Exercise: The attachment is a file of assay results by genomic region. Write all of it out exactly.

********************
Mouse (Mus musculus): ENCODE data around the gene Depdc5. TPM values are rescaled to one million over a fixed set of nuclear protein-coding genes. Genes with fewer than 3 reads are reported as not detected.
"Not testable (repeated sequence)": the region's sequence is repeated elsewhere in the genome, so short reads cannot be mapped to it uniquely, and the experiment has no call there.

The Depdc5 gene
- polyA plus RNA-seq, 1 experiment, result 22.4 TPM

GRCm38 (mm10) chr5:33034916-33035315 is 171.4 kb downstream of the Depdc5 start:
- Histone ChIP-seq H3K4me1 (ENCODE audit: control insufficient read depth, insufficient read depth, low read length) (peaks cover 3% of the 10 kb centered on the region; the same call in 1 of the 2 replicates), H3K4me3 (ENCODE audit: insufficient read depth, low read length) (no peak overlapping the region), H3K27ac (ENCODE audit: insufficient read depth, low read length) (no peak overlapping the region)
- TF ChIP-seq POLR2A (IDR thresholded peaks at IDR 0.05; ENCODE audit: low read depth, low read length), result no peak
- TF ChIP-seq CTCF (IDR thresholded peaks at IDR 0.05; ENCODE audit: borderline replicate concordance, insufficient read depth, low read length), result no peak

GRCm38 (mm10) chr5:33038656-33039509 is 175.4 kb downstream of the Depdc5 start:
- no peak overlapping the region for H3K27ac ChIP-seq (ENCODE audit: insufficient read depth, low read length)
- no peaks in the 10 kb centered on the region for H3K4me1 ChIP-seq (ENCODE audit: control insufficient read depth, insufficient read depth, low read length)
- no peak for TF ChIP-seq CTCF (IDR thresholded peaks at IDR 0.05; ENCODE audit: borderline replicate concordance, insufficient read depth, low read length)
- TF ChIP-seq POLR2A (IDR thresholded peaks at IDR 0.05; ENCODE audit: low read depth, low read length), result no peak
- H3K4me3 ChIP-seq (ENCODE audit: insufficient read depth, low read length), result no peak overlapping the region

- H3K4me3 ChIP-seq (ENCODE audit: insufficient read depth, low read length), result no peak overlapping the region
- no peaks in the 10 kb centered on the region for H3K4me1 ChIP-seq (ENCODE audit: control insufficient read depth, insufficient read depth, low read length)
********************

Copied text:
Mouse (Mus musculus): ENCODE data around the gene Depdc5. TPM values are rescaled to one million over a fixed set of nuclear protein-coding genes. Genes with fewer than 3 reads are reported as not detected.
"Not testable (repeated sequence)": the region's sequence is repeated elsewhere in the genome, so short reads cannot be mapped to it uniquely, and the experiment has no call there.

The Depdc5 gene
- polyA plus RNA-seq, 1 experiment, result 22.4 TPM

GRCm38 (mm10) chr5:33034916-33035315 is 171.4 kb downstream of the Depdc5 start:
- Histone ChIP-seq H3K4me1 (ENCODE audit: control insufficient read depth, insufficient read depth, low read length) (peaks cover 3% of the 10 kb centered on the region; the same call in 1 of the 2 replicates), H3K4me3 (ENCODE audit: insufficient read depth, low read length) (no peak overlapping the region), H3K27ac (ENCODE audit: insufficient read depth, low read length) (no peak overlapping the region)
- TF ChIP-seq POLR2A (IDR thresholded peaks at IDR 0.05; ENCODE audit: low read depth, low read length), result no peak
- TF ChIP-seq CTCF (IDR thresholded peaks at IDR 0.05; ENCODE audit: borderline replicate concordance, insufficient read depth, low read length), result no peak

GRCm38 (mm10) chr5:33038656-33039509 is 175.4 kb downstream of the Depdc5 start:
- no peak overlapping the region for H3K27ac ChIP-seq (ENCODE audit: insufficient read depth, low read length)
- no peaks in the 10 kb centered on the region for H3K4me1 ChIP-seq (ENCODE audit: control insufficient read depth, insufficient read depth, low read length)
- no peak for TF ChIP-seq CTCF (IDR thresholded peaks at IDR 0.05; ENCODE audit: borderline replicate concordance, insufficient read depth, low read length)
- TF ChIP-seq POLR2A (IDR thresholded peaks at IDR 0.05; ENCODE audit: low read depth, low read length), result no peak
- H3K4me3 ChIP-seq (ENCODE audit: insufficient read depth, low read length), result no peak overlapping the region

- H3K4me3 ChIP-seq (ENCODE audit: insufficient read depth, low read length), result no peak overlapping the region
- no peaks in the 10 kb centered on the region for H3K4me1 ChIP-seq (ENCODE audit: control insufficient read depth, insufficient read depth, low read length)